Monday, December 05, 2011

Monday Poetry Stretch - "Index" or "Table of Contents" Poem

If you could write your life or someone else's in an abbreviated form, what would it look like? This is the question I ask myself every time I read Paul Violi's poem "Index." You can read the poem at The Agonist. You may also be interested in Violi's words on the poem.

While thinking this might be an interesting form to try, I came across some "table of contents" poems.

So, I'm imagining this as something of a biographical (or autobiographical) list poem. Let's see what kind of poetry we can make of this, shall we? Leave me a note about your poem and I'll share the results here later this week.


  1. Kate: The Convoluted Tale of a Woman of Perilous Wit, Occasional Charm, and Dubious Beauty

    First Chapter: I am born and am given away in short order

    Second Chapter: I am joined by a large number of small siblings

    Third Chapter: I spend numerous lunches and recesses consorting with books in the school library

    Fourth Chapter: I join the band, betraying the clarinet for an oboe of thin and treacherous reeds

    Fifth Chapter: I toy with the idea of becoming an artist, though I am utterly lacking in narrow, fey, or Bohemian qualities

    Sixth Chapter: I succumb to my inner nature and study English

    Seventh Chapter: I pass 18 months in Argentina, where I eat facturas and learn to speak of religion in vos

    Eighth Chapter: I earn a master's degree for no memorable reason and subsequently survive an earthquake

    Ninth Chapter: I fancy myself an editor of coffee table books

    Tenth Chapter: I bypass marriage and children as if I had missed a freeway exit

    Eleventh Chapter: I move to Chicago and perforce fancy myself an editor again

    Twelfth Chapter: I attempt to teach pot-scented collegians aimlessly covered in body piercings and dark forebodings how to write

    Thirteenth Chapter: I sell six children's books and wait about rather peevishly for them to be published

    Fourteenth Chapter: I attempt to teach kindergartners to act civilized with no help whatsoever from Professor Henry Higgins

    Fifteenth Chapter: I drive from house to house through the city of Los Angeles, instructing children who are ill and wishing for all sorts of things other than algebra

    Sixteenth Chapter: I defy expectations by moving to Utah, where I get yet another job as an editor

    Seventeenth Chapter: Snow falls, winds blow, and I am inclined to write quilts made of poetry

    --Kate Coombs, 2011
    all rights reserved

  2. That is absolutely brilliant, Kate.

    Here;s my attempt, alas, quite flatfooted.


    1. Inked whorls at the Beth Israel Hospital in New York, right one smudged, even then a kicker.

    2. First step in an apartment, Central Park, no one remembers. Or no longer cares.

    3. Dances to Daddy's guitar, though he has eyes only for the strings. Photo by a besotted uncle. Mother's smile is slow.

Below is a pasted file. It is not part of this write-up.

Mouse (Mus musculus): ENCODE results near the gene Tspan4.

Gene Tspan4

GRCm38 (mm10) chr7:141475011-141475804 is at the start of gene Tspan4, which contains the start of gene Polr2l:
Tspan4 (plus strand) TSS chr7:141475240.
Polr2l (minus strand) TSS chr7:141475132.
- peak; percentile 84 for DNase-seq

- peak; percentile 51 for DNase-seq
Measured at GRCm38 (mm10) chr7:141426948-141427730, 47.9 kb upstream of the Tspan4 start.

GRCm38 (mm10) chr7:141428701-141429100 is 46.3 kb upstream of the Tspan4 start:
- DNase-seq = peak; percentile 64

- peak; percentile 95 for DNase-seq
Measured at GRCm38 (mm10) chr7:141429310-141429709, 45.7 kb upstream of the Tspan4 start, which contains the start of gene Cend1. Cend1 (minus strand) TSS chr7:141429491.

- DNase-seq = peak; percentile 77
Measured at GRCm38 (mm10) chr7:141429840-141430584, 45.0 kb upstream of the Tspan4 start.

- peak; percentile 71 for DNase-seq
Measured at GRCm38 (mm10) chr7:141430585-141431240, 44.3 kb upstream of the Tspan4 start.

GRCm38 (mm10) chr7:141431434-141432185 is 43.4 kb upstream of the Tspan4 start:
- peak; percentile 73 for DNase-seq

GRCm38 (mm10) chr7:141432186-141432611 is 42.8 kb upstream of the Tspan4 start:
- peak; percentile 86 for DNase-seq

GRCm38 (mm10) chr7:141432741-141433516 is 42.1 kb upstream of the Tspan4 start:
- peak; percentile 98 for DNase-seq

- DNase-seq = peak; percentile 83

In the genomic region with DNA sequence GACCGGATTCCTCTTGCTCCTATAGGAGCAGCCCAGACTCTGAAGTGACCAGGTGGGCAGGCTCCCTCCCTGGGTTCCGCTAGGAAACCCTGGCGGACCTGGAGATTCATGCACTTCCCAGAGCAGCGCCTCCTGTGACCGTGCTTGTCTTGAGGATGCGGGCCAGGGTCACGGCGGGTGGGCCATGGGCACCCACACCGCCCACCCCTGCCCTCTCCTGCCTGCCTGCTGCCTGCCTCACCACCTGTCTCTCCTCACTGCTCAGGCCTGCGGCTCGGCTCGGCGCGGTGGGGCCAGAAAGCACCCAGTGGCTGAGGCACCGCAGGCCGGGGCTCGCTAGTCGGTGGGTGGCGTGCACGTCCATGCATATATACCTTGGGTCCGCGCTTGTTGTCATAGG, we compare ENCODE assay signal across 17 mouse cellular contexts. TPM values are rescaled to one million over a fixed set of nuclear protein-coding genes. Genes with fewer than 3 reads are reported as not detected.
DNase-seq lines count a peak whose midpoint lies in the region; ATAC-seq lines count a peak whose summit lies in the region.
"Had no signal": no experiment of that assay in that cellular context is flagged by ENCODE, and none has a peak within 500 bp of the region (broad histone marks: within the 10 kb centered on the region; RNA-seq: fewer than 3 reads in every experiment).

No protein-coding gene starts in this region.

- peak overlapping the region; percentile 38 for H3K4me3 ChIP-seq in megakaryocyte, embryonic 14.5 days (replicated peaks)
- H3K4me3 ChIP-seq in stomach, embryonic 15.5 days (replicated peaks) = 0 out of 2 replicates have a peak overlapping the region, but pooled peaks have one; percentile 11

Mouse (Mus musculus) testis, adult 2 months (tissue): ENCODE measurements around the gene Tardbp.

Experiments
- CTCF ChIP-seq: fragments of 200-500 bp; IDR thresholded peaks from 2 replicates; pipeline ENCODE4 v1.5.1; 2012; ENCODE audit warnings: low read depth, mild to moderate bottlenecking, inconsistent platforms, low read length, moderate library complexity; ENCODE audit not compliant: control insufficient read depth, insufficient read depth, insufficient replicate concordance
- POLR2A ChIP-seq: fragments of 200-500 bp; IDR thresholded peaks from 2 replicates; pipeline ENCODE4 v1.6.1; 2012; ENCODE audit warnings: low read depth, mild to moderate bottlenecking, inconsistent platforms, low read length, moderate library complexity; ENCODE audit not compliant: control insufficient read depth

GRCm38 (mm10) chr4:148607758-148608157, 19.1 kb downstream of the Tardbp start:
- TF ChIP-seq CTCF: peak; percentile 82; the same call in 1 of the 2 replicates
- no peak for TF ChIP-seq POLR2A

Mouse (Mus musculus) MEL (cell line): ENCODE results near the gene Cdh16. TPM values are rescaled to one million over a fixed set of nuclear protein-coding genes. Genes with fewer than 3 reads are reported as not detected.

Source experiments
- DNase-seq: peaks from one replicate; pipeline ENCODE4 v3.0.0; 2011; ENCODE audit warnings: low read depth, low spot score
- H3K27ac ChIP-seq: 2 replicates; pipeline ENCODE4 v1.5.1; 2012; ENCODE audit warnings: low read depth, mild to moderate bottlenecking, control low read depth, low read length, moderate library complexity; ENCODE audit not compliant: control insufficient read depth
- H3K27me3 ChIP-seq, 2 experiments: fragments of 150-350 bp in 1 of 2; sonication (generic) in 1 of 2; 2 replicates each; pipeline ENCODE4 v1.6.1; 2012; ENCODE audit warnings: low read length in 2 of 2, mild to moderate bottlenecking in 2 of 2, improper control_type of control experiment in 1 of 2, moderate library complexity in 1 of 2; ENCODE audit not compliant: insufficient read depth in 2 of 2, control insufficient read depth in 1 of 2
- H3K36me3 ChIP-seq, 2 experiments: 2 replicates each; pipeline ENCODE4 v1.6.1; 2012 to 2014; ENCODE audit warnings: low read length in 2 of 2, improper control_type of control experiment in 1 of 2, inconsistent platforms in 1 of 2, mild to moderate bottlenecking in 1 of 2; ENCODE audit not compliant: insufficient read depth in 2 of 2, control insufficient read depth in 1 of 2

4. Kicks a slinky down the stairs from the fourth floor on into a tangled mess. Daddy gets me another.

    5. Wearing skates, falls down a step, cuts open chin, first scar.

    6. Climbs the slide to recover a friend's snow shovel, gets hit with the edge. It's Yom Kippur no neighborhood doctors available, second scar.

    7. First toe shoes, bloody mess, third and fourth and fifth scars.

    8. Trips over tongue, over lindy-hopping heartless boy. Sixth scar.

    9. Kicks self.

    10. Dances at wedding with a man who cannot dance but can love.

    11. Hikes Greek mountain pregnant loving every kick.

    12. What do scars matter when life itself is taken one foot at a time.

    ©2011 Jane Yolen all rights reserved

  3. Kate, we have something in common! (You'll see what when you read mine.) Love your last line.

    Jane, love number 12. And number 10, which reminds me I have one of those.

    Thanks to both of you for sharing.

  4. Here's my poem.

    Part 1 – Unknown Origins
    December 1964 – Free love isn’t free
    August 29th, 1965 – Finally out
    Days later – The social worker asks, “Do you want a baby?”
    September 1965 – Homeward bound

    Part 2 – The Early Years (1966-1970)
    Older brother and sister think I’m too skinny
    Only milk, but corn on the cob for dessert
    Constantly moving, always outside
    Corralled by chicken wire
    No one wants to call me for dinner
    Dad carries me by one arm, I carry my bike
    Stubborn doesn’t begin to describe me

    Part 3 – School and Then Some (1970-1988)
    Reading all the time
    Stealing books off my brother’s shelf
    The Pushcart War, The Phantom Tollbooth, The Hobbit
    Love school, hate routine
    Math and science speak to me
    Play sports, sing, sing, SING
    Write angsty teenage poetry
    1983 - Graduate, operation, gap year
    New London and summers on the Eagle
    New school, new studies

    Part 4 – The Real World (1988-1994)
    New city, new job
    Science teacher
    Love the kids, hate the kids
    Middle school is a roller coaster I ride for free!
    Grad school
    Love connection
    Sleep eludes me
    Morning wedding, double rainbow
    No honeymoon
    Back to writing, writing, writing
    Dissertation defense

    Part 5 – I Live Where? (1994-2009)
    New city, new job
    South of the Mason-Dixon line
    Civil War or War of Northern Aggression?
    I’ve entered the Twilight zone
    Love my job, love my job, LOVE MY JOB
    Ruled by the academic calendar
    Clock ticking
    Baby at 35
    Work and motherhood, a balancing act
    Where do the days go?
    Baby is a growing boy

    Part 6 – Life Changes (2009-present)
    Lost Dad
    Home isn’t home anymore
    More time with mom
    Racking up frequent flyer miles